Anaphylactic Shock

Anaphylatic Shock


Anaphylactic shock patients die from lack of epinephrine, this patient was saved by multiple doses

Dr. Jordan Singer

An ALS crew responded to the home of a elderly man who was reportedly stung by a bee and subsequently collapsed on the ground.  The patient was laying on the ground and had hives covering his body, was diaphoretic, eyes were swollen shut, tongue was protruding from his mouth, and he was having a difficult time speaking.  Patient has a known allergy to bee stings and was intubated the last time he was stung.  Patients wife had already given 50mg of diphenhydramine but had not given epinephrine since they did not have it on them.  Crew assessed radial pulse and could not feel one.  The crew immediately gave 0.3mg IM epinephrine and then extricated to the rig. 


Once in the rig they worked on vitals and again could not feel a radial pulse so they gave a second dose of 0.3mg IM epinephrine. 


First set of vitals were: BP: 70/42, HR 99, RR 10, O2 sat 66%, ETCO2 13


The crew placed a NRB on the patient to treat the hypoxia, placed the surgical airway kit at bedside in case the patient lost his airway and started giving pushes of IV epinephrine at a dose of 100mcg per push as well as running fluids in wide open.  After a few doses, they felt radial pulses and obtained a BP of 110 systolic.  The patient started to have decreased tongue swelling and was beginning to be able to speak.  The crew also gave 125mg of IV solumedrol while in route.  Patient arrived to the ED with radial pulses intact and significantly improved vitals. 


Highlights of the case:

The most important thing in anaphylaxis is epinephrine.

This patient had severe anaphylactic shock.  The key thing to remember in anaphylaxis, not just anaphylactic shock, is that the most important thing we can do is administer epinephrine as soon as possible.  This means that epinephrine should be administered BEFORE extrication and ideally within the first minute of realizing the patient is having an anaphylactic reaction.  Many EMS protocols also recommend giving steroids and diphenhydramine, but these are in addition to epinephrine and should never be given before epinephrine.  While our first dose of epinephrine should be given IM, if a patient has evidence of anaphylactic shock (hypotension or lack of a radial pulse), we should rapidly obtain IV/IO access to give the patient IV epinephrine.  The dose that our protocol lists is 100 mcg per push.  It is important to note that this is 1/10th the dose we would give to a patient in cardiac arrest but also twice the upper limit of our protocols dose of push dose epinephrine.  If the patient remains hypotensive despite this dose of IV epinephrine, we should repeat the dose and have a low threshold to involve med control to give even higher doses.  To summarize, IM epinephrine should be given to all patients with anaphylaxis and IV epinephrine should be given to patients with anaphylactic shock.  This crew provided amazing care to this patient and their quick decisions, both to give IM epinephrine right at patient contact and then to quickly escalate to IV epinephrine, absolutely saved this patient’s life.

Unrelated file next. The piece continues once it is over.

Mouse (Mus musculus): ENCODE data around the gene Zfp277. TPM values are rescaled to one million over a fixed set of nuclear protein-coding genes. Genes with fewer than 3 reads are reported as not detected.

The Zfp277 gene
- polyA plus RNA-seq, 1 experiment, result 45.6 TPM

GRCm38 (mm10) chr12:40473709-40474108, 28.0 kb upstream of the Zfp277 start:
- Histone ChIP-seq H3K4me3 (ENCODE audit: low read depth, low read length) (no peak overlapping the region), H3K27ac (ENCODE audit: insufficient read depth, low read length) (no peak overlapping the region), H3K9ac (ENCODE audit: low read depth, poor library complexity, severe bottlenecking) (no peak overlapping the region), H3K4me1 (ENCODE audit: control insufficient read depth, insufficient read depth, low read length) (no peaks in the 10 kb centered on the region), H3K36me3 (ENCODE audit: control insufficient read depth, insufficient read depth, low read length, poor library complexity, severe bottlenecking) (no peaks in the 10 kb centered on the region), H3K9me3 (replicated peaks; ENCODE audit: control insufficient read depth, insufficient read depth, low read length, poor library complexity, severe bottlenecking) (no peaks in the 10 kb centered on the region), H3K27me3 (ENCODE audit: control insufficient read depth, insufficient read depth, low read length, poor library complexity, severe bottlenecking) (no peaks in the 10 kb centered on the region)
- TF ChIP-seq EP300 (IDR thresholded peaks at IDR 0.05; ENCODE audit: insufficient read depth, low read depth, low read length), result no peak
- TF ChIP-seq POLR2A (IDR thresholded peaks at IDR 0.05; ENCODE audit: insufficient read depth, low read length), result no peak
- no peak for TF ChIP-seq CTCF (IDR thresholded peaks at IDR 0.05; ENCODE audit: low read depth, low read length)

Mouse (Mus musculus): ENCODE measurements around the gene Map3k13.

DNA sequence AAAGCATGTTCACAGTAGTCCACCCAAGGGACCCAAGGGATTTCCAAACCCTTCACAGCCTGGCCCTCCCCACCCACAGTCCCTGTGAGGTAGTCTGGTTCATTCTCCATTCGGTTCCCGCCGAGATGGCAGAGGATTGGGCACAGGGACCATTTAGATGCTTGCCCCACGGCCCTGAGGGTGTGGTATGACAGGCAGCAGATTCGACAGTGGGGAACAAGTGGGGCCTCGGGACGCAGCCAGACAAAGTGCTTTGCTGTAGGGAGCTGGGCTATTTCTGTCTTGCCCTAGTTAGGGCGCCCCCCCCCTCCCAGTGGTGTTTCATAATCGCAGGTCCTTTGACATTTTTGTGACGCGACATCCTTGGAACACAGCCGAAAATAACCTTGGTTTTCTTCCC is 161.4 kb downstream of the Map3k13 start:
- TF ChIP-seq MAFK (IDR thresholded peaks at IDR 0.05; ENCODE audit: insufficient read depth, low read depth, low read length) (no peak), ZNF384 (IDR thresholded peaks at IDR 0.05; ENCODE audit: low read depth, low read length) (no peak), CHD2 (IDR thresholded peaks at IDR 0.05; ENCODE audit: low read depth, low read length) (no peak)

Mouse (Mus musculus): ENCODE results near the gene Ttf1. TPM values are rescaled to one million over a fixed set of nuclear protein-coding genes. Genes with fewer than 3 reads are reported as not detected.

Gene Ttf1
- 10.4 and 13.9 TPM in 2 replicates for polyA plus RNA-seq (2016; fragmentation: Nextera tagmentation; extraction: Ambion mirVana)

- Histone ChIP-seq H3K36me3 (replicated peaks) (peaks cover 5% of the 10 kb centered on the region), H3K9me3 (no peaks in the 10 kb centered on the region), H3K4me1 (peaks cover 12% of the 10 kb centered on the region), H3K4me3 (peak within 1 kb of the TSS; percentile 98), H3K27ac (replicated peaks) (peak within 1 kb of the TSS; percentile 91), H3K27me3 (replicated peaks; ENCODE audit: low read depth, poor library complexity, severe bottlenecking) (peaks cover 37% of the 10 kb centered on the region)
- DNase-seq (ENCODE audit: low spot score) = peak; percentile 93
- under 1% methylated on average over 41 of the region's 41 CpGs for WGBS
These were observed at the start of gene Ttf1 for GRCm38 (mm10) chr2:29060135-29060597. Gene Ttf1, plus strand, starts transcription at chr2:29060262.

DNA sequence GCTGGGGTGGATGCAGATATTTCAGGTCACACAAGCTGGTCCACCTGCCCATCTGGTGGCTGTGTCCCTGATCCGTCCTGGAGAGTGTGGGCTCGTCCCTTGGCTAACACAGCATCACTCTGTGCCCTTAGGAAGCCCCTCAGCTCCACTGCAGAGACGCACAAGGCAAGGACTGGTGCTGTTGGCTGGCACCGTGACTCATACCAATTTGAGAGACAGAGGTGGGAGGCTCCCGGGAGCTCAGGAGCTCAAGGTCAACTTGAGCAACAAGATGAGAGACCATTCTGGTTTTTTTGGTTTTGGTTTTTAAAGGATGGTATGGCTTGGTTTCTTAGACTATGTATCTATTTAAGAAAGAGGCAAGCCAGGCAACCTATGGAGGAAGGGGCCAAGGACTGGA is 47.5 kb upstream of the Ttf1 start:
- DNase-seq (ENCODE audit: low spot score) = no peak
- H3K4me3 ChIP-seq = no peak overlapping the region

When it comes to a difficult airway, prepare for the worst and hope for the best.

While this crew did not need to manage this patient’s airway, they correctly identified that this patient had impending airway obstruction and had a high likelihood of needing a surgical airway to obtain an airway should he worsen.  While they did not need to perform a surgical airway, they had their kit out and ready to go in case the patient required this procedure.  In general, we should prepare for the worst and hope for the best, but it is critically important when it comes to difficult airways.  This crew was thinking multiple steps ahead in terms of how they planned to manage things that had not even happened yet.  While they did not need to perform a surgical airway, they were ready to which was key.